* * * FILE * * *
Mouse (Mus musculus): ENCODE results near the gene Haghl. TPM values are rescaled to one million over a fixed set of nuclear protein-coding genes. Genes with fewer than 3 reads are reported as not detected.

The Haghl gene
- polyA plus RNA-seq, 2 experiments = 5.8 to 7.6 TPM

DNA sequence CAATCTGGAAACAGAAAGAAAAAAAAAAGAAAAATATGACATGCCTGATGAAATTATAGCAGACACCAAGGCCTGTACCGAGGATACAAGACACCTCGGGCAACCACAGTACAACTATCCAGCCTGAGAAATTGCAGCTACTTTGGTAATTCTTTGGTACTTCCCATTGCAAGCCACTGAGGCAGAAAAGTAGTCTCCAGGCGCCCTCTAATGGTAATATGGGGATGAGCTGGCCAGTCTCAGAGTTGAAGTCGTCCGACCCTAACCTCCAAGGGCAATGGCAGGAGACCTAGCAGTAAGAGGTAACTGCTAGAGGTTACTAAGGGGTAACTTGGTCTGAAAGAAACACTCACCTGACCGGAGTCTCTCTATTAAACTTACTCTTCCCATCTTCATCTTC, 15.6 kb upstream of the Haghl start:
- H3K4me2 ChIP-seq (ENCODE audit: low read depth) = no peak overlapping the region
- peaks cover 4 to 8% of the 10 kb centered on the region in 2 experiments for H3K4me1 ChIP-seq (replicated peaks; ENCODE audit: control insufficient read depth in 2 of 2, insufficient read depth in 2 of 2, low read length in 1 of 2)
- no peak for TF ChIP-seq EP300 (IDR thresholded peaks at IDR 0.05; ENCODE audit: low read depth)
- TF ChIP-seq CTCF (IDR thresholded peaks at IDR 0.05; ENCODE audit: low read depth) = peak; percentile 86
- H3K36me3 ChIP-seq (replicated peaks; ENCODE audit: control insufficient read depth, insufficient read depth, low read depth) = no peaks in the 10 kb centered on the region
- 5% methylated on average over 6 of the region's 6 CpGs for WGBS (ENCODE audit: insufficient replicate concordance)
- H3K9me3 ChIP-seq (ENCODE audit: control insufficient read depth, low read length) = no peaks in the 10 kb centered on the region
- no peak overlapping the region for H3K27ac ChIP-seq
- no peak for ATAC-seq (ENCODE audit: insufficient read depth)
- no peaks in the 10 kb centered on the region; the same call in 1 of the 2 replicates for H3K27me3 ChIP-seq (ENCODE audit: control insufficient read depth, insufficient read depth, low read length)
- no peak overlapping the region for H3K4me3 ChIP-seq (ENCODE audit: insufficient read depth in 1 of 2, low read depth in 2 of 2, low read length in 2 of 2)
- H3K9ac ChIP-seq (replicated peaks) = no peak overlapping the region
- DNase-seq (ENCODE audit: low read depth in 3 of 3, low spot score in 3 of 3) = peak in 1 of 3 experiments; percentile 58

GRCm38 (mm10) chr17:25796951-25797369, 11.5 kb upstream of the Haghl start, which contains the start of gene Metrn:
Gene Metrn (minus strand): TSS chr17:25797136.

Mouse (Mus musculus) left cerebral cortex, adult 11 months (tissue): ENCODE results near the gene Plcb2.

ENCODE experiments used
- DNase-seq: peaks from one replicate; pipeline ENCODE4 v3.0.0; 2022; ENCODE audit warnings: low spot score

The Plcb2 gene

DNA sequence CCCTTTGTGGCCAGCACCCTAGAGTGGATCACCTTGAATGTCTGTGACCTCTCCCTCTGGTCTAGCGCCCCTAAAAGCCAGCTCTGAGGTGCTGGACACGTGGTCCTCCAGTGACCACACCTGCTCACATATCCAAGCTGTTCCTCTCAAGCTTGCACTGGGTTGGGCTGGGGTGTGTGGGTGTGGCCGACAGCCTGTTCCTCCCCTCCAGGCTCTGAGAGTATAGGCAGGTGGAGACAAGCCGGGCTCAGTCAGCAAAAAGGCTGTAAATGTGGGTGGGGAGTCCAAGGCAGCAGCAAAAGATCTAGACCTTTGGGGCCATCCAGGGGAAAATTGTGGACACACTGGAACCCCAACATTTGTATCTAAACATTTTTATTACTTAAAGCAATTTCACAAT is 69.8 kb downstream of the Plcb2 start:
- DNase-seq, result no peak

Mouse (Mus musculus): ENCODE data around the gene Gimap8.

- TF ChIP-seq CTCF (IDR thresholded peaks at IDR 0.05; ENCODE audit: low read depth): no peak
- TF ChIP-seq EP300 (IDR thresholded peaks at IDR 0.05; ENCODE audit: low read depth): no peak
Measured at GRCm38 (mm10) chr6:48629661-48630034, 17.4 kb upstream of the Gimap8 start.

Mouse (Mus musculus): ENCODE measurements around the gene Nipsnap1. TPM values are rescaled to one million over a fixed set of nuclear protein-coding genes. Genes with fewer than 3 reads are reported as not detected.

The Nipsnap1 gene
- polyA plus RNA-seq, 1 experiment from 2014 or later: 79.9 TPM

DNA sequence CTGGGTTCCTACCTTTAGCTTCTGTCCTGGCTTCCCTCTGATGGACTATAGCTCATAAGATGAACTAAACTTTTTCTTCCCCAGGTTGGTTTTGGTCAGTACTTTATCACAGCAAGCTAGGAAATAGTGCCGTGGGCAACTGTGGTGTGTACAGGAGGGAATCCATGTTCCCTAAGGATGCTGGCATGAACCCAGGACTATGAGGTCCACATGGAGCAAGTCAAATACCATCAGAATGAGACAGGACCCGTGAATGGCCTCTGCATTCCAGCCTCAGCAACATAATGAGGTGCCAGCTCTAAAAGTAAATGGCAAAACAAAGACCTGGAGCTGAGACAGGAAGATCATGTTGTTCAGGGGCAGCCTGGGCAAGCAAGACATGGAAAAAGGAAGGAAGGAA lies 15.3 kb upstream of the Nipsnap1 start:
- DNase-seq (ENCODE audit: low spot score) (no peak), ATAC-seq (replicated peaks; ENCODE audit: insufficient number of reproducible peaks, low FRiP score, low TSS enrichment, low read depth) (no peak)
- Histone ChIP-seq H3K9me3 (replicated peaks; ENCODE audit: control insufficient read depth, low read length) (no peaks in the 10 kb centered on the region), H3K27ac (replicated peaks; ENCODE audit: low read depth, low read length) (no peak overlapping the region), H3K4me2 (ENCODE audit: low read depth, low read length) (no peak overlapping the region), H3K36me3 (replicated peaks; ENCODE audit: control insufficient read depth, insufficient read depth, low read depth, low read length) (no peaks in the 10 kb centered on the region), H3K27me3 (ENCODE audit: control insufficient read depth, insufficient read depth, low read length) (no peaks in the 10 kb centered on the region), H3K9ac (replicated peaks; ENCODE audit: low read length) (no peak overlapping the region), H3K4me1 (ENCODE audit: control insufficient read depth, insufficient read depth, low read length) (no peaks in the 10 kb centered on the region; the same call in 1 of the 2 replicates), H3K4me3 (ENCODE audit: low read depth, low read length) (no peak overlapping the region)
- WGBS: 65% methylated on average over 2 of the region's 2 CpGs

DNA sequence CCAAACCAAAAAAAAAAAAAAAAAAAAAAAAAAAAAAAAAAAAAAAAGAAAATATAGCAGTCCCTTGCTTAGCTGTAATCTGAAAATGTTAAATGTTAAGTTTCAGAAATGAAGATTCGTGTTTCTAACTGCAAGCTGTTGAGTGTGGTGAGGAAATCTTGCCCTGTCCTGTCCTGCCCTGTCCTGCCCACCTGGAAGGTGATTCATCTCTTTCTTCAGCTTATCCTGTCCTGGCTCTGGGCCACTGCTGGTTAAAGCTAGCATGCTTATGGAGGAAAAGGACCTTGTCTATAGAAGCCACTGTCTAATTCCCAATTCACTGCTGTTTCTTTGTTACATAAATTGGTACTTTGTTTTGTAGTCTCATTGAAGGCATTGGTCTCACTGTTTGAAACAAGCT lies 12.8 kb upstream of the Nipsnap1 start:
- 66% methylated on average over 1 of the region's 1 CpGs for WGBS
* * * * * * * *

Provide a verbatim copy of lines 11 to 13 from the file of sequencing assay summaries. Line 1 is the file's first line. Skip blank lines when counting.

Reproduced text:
- H3K9me3 ChIP-seq (ENCODE audit: control insufficient read depth, low read length) = no peaks in the 10 kb centered on the region
- no peak overlapping the region for H3K27ac ChIP-seq
- no peak for ATAC-seq (ENCODE audit: insufficient read depth)